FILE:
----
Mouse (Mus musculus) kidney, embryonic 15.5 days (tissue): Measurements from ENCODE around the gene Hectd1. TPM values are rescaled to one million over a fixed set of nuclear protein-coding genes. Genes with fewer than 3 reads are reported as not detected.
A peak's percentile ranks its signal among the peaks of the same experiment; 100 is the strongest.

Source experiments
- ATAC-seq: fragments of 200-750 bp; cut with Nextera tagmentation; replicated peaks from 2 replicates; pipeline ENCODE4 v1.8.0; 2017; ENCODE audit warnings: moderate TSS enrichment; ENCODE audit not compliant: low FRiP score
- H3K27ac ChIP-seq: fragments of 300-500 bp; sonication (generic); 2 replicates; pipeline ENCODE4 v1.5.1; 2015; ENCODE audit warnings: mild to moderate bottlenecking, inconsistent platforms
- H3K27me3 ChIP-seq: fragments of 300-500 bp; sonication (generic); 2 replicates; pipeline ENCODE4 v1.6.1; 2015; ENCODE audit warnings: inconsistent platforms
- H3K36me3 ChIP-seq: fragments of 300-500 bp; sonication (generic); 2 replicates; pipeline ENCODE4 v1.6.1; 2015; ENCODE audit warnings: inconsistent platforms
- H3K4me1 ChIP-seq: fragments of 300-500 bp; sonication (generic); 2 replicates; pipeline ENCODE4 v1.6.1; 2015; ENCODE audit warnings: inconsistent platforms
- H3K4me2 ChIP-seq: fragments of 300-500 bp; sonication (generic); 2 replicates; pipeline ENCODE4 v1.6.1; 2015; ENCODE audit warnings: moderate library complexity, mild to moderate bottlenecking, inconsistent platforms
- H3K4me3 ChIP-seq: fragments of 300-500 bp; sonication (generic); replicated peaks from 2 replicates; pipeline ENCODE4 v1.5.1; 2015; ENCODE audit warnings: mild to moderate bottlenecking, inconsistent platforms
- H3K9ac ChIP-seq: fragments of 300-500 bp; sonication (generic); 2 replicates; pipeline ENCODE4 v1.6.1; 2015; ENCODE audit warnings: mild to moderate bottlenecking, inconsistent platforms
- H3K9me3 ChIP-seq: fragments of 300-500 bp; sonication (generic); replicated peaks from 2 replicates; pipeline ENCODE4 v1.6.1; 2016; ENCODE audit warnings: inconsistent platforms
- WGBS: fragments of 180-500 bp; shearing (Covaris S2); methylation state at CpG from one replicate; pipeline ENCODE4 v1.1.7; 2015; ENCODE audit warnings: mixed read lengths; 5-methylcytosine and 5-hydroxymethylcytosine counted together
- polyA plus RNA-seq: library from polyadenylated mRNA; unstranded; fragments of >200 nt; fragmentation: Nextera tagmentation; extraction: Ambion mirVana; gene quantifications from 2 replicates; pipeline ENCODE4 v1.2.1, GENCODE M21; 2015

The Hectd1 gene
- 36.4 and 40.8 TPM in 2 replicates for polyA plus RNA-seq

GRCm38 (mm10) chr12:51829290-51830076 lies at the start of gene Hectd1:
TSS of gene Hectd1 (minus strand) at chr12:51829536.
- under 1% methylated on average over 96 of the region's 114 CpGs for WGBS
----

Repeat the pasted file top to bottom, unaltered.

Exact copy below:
Mouse (Mus musculus) kidney, embryonic 15.5 days (tissue): Measurements from ENCODE around the gene Hectd1. TPM values are rescaled to one million over a fixed set of nuclear protein-coding genes. Genes with fewer than 3 reads are reported as not detected.
A peak's percentile ranks its signal among the peaks of the same experiment; 100 is the strongest.

Source experiments
- ATAC-seq: fragments of 200-750 bp; cut with Nextera tagmentation; replicated peaks from 2 replicates; pipeline ENCODE4 v1.8.0; 2017; ENCODE audit warnings: moderate TSS enrichment; ENCODE audit not compliant: low FRiP score
- H3K27ac ChIP-seq: fragments of 300-500 bp; sonication (generic); 2 replicates; pipeline ENCODE4 v1.5.1; 2015; ENCODE audit warnings: mild to moderate bottlenecking, inconsistent platforms
- H3K27me3 ChIP-seq: fragments of 300-500 bp; sonication (generic); 2 replicates; pipeline ENCODE4 v1.6.1; 2015; ENCODE audit warnings: inconsistent platforms
- H3K36me3 ChIP-seq: fragments of 300-500 bp; sonication (generic); 2 replicates; pipeline ENCODE4 v1.6.1; 2015; ENCODE audit warnings: inconsistent platforms
- H3K4me1 ChIP-seq: fragments of 300-500 bp; sonication (generic); 2 replicates; pipeline ENCODE4 v1.6.1; 2015; ENCODE audit warnings: inconsistent platforms
- H3K4me2 ChIP-seq: fragments of 300-500 bp; sonication (generic); 2 replicates; pipeline ENCODE4 v1.6.1; 2015; ENCODE audit warnings: moderate library complexity, mild to moderate bottlenecking, inconsistent platforms
- H3K4me3 ChIP-seq: fragments of 300-500 bp; sonication (generic); replicated peaks from 2 replicates; pipeline ENCODE4 v1.5.1; 2015; ENCODE audit warnings: mild to moderate bottlenecking, inconsistent platforms
- H3K9ac ChIP-seq: fragments of 300-500 bp; sonication (generic); 2 replicates; pipeline ENCODE4 v1.6.1; 2015; ENCODE audit warnings: mild to moderate bottlenecking, inconsistent platforms
- H3K9me3 ChIP-seq: fragments of 300-500 bp; sonication (generic); replicated peaks from 2 replicates; pipeline ENCODE4 v1.6.1; 2016; ENCODE audit warnings: inconsistent platforms
- WGBS: fragments of 180-500 bp; shearing (Covaris S2); methylation state at CpG from one replicate; pipeline ENCODE4 v1.1.7; 2015; ENCODE audit warnings: mixed read lengths; 5-methylcytosine and 5-hydroxymethylcytosine counted together
- polyA plus RNA-seq: library from polyadenylated mRNA; unstranded; fragments of >200 nt; fragmentation: Nextera tagmentation; extraction: Ambion mirVana; gene quantifications from 2 replicates; pipeline ENCODE4 v1.2.1, GENCODE M21; 2015

The Hectd1 gene
- 36.4 and 40.8 TPM in 2 replicates for polyA plus RNA-seq

GRCm38 (mm10) chr12:51829290-51830076 lies at the start of gene Hectd1:
TSS of gene Hectd1 (minus strand) at chr12:51829536.
- under 1% methylated on average over 96 of the region's 114 CpGs for WGBS